Prognostic implication of clinical and pathologic features in patients with glioblastoma multiforme treated with concomitant radiation plus temozolomide

Vittorio Donato, Antonella Papaleo, Annamaria Castrichino, Enzo Banelli, Felice Giangaspero, Maurizio Salvati, Roberto Delfini
Tumori 2007, 93 (3): 248-56

AIMS AND BACKGROUND: Glioblastoma multiforme is the most common and most malignant primary brain tumor in adults. The current standard of care for glioblastoma is surgical resection to the extent feasible, followed by adjuvant radiotherapy plus temozolomide, given concomitantly with and after radiotherapy. This report is a prospective observational study of 43 cases treated in the Department of Radiotherapy, University of Rome La Sapienza, Italy. We examine the relationship between pathologic features and objective response rate in adult patients treated with concomitant radiation plus temozolomide to identify clinical, neuroradiologic, pathologic, and molecular factors with prognostic significance.

METHODS: Forty-three consecutive patients (24 males and 19 females), ages 15-77 years (median, 57) with newly diagnosed glioblastoma multiforme, were included in this trial between 2002 and 2004 at our department. All patients were treated with surgery (complete resection in 81%, incomplete in 19%) followed by concurrent temozolomide (75 mg/m2/day) and radiotherapy (median tumor dose, 60 Gy), followed by temozolomide, 200 mg/m2/day for 5 consecutive days every 28 days. Neurologic evaluations were performed monthly and cranial magnetic resonance bimonthly. We analyzed age, clinical manifestations at diagnosis, seizures, Karnofsky performance score, tumor location, extent of resection, proliferation index (Ki-67 expression), p53, platelet-derived growth factor and epidermal growth factor receptor immunohistochemical expression as prognostic factors in the patients. The Kaplan-Meier statistical method and logrank test were used to assess correlation with survival.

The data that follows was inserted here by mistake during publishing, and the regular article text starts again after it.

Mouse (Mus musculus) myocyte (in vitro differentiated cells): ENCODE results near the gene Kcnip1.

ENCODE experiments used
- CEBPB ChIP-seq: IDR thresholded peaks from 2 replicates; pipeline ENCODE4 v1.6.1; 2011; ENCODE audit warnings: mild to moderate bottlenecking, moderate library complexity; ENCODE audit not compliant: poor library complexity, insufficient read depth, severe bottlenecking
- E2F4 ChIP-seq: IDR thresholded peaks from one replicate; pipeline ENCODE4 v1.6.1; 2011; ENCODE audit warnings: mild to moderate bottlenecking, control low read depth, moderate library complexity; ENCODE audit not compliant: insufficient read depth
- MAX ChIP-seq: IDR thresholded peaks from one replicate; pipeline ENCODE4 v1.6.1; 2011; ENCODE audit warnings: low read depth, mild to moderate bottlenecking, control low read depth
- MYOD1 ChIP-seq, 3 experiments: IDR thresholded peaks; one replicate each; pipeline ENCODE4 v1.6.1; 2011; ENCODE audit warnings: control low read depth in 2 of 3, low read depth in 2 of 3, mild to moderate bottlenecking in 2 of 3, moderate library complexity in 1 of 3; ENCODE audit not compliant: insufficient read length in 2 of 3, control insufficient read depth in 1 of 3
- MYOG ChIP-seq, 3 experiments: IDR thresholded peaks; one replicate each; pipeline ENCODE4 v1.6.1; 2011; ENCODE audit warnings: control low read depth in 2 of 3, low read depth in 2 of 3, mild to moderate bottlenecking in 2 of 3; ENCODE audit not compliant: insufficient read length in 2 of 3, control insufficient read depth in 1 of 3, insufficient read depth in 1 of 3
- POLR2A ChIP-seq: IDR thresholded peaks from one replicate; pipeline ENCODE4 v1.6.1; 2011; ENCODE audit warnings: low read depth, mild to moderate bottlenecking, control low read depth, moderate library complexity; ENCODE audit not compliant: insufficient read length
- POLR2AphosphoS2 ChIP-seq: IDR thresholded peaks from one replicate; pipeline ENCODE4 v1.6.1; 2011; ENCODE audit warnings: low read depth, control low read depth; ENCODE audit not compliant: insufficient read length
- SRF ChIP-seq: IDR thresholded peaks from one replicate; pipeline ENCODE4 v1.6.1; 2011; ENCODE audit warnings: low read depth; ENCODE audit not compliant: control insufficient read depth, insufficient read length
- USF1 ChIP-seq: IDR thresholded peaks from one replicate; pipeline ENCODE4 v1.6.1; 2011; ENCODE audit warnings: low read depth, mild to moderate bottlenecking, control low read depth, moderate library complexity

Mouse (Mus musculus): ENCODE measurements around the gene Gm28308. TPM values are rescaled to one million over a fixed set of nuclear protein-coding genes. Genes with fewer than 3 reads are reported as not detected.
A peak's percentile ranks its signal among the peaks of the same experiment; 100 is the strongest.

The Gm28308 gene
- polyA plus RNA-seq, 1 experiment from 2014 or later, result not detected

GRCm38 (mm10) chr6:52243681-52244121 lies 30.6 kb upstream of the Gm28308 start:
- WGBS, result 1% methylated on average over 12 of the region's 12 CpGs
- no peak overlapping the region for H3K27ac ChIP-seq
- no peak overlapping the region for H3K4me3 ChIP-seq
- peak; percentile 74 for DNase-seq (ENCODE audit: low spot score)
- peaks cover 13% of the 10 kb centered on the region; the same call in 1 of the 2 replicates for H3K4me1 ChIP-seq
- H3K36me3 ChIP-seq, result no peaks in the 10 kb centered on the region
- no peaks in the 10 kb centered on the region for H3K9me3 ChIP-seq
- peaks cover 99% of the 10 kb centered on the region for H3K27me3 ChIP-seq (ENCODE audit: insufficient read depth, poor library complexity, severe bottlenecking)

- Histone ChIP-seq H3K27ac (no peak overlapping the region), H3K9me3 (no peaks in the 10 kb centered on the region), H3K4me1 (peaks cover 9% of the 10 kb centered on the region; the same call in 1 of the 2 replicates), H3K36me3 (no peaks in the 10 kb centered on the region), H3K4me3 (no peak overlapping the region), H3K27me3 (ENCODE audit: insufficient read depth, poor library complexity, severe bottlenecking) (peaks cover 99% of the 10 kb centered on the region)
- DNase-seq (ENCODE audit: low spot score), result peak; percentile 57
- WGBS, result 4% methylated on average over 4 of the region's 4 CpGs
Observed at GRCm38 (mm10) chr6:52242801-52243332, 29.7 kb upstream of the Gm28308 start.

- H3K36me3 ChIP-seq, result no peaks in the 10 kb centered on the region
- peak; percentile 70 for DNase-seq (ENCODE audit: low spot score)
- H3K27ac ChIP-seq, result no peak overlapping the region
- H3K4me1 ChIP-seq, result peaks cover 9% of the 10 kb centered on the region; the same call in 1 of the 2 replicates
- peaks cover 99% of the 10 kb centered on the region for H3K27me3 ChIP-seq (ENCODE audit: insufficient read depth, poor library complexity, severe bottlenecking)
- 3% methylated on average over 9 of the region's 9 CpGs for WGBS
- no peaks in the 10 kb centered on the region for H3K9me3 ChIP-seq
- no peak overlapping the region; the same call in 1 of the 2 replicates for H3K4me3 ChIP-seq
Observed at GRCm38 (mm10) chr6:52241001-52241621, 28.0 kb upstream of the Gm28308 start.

RESULTS: Fourteen patients (32%) manifested clinical and neuroradiographic evidence of tumor progression within 6 months of surgery. In contrast, 5 patients (12%) showed no disease progression for 18 months from the beginning of treatment. Median overall survival was 19 months. Multivariate analysis revealed that an age of 60 years or older (P <0.03), a postoperative performance score < or =70 (P = 0.04), the nontotal tumor resection (P= 0.03), tumor size >4 cm (P = 0.01) and proliferation index overexpression (P = 0.001) were associated with the worst prognosis. p53, PDGF and EGFR overexpression were not significant prognostic factors associated with survival.

CONCLUSIONS: The results suggest that analysis of prognostic markers in glioblastoma multiforme is complex. In addition to previously recognized prognostic variables such as age and Karnofsky performance score, tumor size, total resection and proliferation index overexpression were identified as predictors of survival in a series of patients with glioblastoma multiforme.

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